Legal Tip 3: Superannuation

Discussion in 'Superannuation, SMSF & Personal Insurance' started by Terry_w, 21st Jun, 2015.

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  1. Terry_w

    Terry_w Lawyer, Tax Adviser and Mortgage broker Business Member

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    Your Will cannot direct what happens to your super

    Superannuation is held in trust for its members until a condition of release is met. Death is a condition of release so the trustee can pay the super death benefits of the deceased out.

    However under the SIS Act the death benefits can only be paid to certain people who are classed as "SIS Act dependants" or to the estate:

    A SIS Act Dependant includes
    - A spouse (married or defacto)
    - Any child
    - Any person with whom the deceased had an interdependency relationship

    or to the estate:
    - The deceased's legal personal representative (executor or administrator of estate)

    Who the benefits are paid to amount the above is determined solely by the trustee of the fund, subject to the trust deed or a valid binding death benefit nomination (BDBN).

    Under trust law a trustee cannot be directed by others - a trustee's discretion cannot be vetted. To get around this trust deeds can direct that the trustee must follow a written direction such as a BDBN.

    Some funds only allow a 3 year BDBN which then lapses. If you don't or cannot renew then the BDBN expires and won't be effective.

    Without a valid BDBN the trustee will decide where your super goes. If you have your super in an industry fund strangers will decide. If you have 2 children and one is a member of your SMSF then this child will decide where your super goes - to themselves only possibly.

    People's super balances are increasing and together with life insurance proceeds it wouldn't be unusual for an average person's super balance to be over $1mil on death.

    Tip - make sure you understand where your super will go when you die and do something about it if there is a chance it could end up somewhere you don't want it to go.
     
    Redwing, Scott No Mates and nucence like this.
  2. Redwood

    Redwood Well-Known Member Business Member

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    Good stuff Terry - do you mind covering Superannuation and Divorce?

    I am unfortunately having quite a few clients asking the question of what happens to their super balance in an SMSF when they separate and eventually divorce.

    Cheers Ivan
     
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  3. Terry_w

    Terry_w Lawyer, Tax Adviser and Mortgage broker Business Member

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    Even though your will cannot deal directly with super your superannuation can end up being paid to the estate and therefore you will should consider it and ideally incorporate a super proceeds trust to segregate it and save tax.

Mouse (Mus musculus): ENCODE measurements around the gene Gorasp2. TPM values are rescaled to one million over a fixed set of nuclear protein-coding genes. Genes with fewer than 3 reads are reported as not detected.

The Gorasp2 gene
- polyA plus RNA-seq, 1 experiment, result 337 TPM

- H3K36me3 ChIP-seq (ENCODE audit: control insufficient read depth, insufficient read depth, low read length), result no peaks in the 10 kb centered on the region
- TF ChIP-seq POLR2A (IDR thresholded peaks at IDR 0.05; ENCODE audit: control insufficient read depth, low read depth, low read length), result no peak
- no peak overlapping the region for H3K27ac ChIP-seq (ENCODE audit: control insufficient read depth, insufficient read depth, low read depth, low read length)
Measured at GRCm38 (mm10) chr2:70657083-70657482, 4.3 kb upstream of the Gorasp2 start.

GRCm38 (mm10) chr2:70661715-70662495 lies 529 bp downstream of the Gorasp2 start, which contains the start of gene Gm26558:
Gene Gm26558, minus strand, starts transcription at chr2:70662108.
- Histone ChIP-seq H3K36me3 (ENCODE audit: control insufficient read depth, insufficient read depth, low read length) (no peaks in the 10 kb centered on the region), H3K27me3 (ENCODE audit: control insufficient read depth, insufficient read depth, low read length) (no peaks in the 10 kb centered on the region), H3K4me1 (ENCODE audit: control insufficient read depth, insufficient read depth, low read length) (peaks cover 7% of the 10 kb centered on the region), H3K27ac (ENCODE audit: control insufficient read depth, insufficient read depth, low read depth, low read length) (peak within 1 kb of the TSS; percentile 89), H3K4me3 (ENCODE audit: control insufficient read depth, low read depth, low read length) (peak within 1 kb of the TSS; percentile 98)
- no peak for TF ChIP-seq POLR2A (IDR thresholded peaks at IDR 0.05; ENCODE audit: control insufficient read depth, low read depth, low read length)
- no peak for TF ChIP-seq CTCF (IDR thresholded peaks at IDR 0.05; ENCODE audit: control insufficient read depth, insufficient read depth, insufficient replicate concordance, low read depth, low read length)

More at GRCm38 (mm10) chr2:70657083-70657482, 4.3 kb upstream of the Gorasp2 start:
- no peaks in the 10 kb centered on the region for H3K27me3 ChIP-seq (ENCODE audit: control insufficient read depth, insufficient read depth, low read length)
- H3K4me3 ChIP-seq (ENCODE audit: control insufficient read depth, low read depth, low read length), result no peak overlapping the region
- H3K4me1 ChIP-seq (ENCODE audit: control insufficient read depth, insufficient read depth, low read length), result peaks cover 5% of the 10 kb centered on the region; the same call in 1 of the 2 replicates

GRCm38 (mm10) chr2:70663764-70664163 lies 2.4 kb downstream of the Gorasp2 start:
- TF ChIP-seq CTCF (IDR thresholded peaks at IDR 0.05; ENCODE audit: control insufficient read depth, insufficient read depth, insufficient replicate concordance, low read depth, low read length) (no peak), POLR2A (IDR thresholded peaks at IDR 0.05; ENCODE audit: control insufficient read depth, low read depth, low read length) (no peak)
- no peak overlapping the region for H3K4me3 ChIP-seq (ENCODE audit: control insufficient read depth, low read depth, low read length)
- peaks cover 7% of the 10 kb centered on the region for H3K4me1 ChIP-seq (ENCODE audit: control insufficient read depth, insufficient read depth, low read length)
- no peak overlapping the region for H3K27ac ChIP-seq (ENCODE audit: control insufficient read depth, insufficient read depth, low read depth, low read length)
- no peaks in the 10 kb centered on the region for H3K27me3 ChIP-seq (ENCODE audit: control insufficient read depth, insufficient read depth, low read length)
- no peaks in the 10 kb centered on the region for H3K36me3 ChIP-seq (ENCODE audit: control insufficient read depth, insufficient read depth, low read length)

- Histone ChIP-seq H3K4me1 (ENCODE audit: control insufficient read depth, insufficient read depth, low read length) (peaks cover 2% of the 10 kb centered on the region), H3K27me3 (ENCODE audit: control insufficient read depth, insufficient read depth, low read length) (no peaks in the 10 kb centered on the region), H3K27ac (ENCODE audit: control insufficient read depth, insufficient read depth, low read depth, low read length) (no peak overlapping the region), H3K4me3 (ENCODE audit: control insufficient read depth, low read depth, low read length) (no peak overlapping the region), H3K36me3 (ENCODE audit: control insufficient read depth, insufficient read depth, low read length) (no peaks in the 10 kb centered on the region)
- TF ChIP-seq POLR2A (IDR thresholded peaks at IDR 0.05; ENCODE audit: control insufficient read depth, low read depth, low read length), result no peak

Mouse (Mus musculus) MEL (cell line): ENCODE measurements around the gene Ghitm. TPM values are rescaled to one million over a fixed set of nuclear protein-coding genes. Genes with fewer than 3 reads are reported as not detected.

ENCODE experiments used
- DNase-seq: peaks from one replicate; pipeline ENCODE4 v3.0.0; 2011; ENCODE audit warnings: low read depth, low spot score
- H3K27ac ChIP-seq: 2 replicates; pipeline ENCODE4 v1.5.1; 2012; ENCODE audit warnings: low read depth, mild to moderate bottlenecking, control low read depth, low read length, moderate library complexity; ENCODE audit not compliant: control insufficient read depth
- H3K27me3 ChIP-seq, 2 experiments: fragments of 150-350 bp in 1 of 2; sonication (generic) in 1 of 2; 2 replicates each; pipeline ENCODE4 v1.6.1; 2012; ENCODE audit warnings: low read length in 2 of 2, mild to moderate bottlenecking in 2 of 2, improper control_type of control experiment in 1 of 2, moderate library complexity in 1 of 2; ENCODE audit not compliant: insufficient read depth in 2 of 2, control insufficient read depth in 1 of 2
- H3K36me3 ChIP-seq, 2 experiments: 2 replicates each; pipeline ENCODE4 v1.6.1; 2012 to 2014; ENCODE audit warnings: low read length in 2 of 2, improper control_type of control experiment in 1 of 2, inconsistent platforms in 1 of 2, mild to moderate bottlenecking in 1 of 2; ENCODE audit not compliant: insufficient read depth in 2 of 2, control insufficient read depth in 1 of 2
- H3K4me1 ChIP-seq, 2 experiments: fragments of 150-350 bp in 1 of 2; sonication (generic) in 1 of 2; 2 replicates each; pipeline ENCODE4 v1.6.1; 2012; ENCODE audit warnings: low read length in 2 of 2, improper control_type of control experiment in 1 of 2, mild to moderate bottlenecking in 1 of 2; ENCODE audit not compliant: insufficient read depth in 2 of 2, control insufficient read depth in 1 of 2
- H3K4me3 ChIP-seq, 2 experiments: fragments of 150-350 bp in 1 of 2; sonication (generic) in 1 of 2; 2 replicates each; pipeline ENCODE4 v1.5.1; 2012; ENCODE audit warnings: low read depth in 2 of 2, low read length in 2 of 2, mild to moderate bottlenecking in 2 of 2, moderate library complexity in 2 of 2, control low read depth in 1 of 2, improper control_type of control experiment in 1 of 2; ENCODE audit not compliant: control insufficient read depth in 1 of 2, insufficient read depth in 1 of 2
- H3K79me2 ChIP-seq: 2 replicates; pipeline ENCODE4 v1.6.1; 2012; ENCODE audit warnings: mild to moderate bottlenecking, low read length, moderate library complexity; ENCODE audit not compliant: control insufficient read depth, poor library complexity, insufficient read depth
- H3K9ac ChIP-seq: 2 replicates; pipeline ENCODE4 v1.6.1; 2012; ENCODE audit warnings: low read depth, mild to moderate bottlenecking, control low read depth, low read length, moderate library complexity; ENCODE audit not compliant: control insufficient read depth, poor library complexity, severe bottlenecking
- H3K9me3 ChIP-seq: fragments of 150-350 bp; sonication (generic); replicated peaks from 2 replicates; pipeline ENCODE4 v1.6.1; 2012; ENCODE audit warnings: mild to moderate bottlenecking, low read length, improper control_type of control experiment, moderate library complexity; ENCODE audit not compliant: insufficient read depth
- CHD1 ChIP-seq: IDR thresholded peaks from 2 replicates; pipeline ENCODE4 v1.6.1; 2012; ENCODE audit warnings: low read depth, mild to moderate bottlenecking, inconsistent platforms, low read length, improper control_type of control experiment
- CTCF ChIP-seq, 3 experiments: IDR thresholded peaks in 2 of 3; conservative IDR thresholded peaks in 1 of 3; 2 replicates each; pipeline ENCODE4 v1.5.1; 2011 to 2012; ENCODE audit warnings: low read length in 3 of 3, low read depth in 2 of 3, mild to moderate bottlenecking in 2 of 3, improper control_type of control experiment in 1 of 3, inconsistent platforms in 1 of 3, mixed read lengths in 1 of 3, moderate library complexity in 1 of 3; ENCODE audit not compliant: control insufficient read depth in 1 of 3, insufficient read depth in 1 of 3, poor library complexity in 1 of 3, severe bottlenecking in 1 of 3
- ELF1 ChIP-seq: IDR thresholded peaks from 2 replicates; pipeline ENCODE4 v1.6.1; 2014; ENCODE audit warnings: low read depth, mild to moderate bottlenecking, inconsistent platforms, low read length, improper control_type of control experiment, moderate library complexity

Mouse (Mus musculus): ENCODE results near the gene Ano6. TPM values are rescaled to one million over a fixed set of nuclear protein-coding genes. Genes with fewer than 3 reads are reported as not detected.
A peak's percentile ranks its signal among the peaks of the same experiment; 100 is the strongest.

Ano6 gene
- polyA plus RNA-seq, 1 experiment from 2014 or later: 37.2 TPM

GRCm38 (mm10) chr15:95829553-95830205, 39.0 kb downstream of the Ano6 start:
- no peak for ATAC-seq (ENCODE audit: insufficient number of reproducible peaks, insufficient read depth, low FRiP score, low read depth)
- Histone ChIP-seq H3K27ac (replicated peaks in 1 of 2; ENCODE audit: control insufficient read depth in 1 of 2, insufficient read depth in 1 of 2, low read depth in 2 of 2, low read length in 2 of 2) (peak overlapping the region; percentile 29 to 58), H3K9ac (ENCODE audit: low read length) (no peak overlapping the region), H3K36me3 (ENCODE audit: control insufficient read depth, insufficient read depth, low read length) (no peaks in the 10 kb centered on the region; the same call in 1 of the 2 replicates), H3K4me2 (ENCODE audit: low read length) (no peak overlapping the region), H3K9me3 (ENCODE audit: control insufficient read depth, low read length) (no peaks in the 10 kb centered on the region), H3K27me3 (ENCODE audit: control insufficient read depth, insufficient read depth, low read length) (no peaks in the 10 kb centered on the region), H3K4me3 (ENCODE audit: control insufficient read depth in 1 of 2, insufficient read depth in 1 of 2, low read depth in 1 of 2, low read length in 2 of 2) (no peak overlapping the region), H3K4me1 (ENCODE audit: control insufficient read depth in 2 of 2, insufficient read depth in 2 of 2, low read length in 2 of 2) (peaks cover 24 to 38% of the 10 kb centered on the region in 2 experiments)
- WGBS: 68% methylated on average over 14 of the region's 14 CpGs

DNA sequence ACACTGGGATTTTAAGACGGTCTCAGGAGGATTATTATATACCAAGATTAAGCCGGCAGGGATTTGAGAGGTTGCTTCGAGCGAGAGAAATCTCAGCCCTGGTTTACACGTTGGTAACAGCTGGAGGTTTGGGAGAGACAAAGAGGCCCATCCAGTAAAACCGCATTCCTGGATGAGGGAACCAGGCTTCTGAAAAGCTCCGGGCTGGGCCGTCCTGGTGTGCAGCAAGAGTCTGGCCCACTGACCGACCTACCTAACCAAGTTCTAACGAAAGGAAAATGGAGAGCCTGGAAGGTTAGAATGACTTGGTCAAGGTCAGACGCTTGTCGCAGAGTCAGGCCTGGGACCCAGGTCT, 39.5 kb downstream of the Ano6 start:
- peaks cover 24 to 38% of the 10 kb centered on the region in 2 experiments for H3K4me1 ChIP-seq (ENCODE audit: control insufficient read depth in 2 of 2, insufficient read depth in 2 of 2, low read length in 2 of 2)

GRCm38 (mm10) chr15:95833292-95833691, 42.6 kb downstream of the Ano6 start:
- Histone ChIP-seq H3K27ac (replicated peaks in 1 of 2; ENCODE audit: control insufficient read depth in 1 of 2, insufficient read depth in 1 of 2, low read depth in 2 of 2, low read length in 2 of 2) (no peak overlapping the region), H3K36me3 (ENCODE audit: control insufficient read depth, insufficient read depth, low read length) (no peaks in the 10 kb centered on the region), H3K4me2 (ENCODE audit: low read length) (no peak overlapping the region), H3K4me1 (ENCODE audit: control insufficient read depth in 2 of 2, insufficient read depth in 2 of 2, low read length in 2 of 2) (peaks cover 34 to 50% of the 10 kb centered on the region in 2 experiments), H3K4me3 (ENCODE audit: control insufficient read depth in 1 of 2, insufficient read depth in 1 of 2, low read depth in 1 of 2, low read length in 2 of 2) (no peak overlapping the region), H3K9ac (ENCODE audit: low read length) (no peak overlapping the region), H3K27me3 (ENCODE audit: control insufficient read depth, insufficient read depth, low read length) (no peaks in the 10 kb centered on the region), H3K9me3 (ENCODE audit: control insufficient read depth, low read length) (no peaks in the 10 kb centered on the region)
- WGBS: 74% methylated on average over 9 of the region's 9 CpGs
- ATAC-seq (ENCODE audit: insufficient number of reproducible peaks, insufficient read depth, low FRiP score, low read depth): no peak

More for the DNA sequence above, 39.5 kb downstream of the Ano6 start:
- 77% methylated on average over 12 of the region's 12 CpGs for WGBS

4. Terry_w

    Terry_w Lawyer, Tax Adviser and Mortgage broker Business Member

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    I don't know much specifically about super and divorce. Super can be considered property of the relationship and or a financial resource and divided up in a property settlement on the break down of a marriage or a relationship
     
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  5. Redwing

    Redwing Well-Known Member

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  6. Paul@PFI

    [email protected] Tax Accounting + SMSF Business Plus Member

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    SMSFs can expose divorcing members in a difficult position.

    Q : Who controls your super ?
    You may be one of two trustee Directors ? Can you make unanimous decisions ?
    Can the fund event roll out one member ?

    Q : Could one of the trustee Directors misuse the SMSF and harm the other prior to Family Court actions ? A case a few years ago saw Mrs X penalised when her former husband stripped the SMSF and abscond to Malta taking all super illegally. Mrs X was left with no money and penalties.

    SMSF members should seek immediate legal advice specific to their fund. In many cases the parties mutually agree to windup the SMSF of reach other agreements enabling orderly winding up. One of difficulties with limited recourse facilities is they are usually reliant on both members and the issue with guarantees etc and the asset must be sold. Refinance may be impossible.
     
  7. Redwood

    Redwood Well-Known Member Business Member

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    This was an old post (2015) however I am finding that I am dealing with either implementing a court order or financial agreement on a monthly basis. I am generally dealing with the Superannuation component and it can be quite complex, the lawyers lick their lips with the complexity and then the poor accountant is left with a complex calculation to to interpret and implement.

    Cheers Ivan
     
  8. Paul@PFI

    [email protected] Tax Accounting + SMSF Business Plus Member

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    Family Law settlements are required to address and include superannuation of both parties and this adds to complexity. and delays. A settlement will not be acceptable to the Family Court without consideration of super. Many DIY spouse agreements fail this requirement and get rejected.

    I have seen some people aggressively chase super balances in a settlement (older people) and other who should NOT chase it as it will be preserved. Additional (ie beyond legal) financial and tax advice on these issues may be important as a poor choice can be costly.